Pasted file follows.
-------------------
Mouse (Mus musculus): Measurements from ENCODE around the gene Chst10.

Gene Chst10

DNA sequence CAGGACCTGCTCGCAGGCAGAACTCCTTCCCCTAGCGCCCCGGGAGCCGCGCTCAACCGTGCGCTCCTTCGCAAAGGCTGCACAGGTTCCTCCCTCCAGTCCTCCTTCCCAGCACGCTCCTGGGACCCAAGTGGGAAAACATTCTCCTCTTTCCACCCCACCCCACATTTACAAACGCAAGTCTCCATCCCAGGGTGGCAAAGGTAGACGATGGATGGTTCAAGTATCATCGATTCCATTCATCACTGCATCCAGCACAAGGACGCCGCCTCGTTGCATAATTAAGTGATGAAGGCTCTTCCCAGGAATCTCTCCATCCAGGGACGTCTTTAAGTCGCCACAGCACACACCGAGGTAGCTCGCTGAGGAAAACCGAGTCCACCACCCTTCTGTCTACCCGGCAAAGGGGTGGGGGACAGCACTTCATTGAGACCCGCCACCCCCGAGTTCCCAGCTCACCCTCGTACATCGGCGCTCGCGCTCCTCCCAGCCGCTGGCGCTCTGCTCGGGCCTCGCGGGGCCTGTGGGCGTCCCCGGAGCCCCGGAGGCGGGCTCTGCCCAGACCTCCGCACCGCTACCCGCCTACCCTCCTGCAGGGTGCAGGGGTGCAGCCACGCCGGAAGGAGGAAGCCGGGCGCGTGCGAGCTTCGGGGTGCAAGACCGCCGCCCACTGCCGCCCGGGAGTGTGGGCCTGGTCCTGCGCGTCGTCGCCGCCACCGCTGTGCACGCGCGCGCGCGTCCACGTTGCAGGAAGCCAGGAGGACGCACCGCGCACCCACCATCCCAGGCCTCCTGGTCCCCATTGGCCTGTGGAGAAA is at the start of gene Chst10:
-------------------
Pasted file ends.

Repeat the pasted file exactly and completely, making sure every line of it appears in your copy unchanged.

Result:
Mouse (Mus musculus): Measurements from ENCODE around the gene Chst10.

Gene Chst10

DNA sequence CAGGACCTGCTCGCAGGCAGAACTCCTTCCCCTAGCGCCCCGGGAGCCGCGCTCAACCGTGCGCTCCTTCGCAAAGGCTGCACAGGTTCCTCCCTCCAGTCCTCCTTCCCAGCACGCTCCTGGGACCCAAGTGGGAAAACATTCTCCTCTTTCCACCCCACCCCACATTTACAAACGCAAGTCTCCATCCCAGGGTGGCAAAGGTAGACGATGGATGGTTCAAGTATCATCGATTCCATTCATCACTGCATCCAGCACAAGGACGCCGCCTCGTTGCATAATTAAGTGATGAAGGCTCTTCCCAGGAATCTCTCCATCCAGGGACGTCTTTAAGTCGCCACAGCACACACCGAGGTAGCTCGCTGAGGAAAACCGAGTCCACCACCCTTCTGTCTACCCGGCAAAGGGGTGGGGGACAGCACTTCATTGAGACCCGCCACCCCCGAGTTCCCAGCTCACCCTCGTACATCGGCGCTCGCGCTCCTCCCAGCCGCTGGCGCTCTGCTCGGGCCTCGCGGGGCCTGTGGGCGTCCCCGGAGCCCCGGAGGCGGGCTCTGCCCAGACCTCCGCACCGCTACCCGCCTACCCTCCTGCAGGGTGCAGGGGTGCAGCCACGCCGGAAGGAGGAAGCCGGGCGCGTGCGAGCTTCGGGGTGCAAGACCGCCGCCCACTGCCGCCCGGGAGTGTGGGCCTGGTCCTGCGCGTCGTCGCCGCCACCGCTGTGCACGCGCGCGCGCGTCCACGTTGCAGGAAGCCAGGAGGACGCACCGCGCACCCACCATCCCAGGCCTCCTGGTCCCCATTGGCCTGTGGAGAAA is at the start of gene Chst10: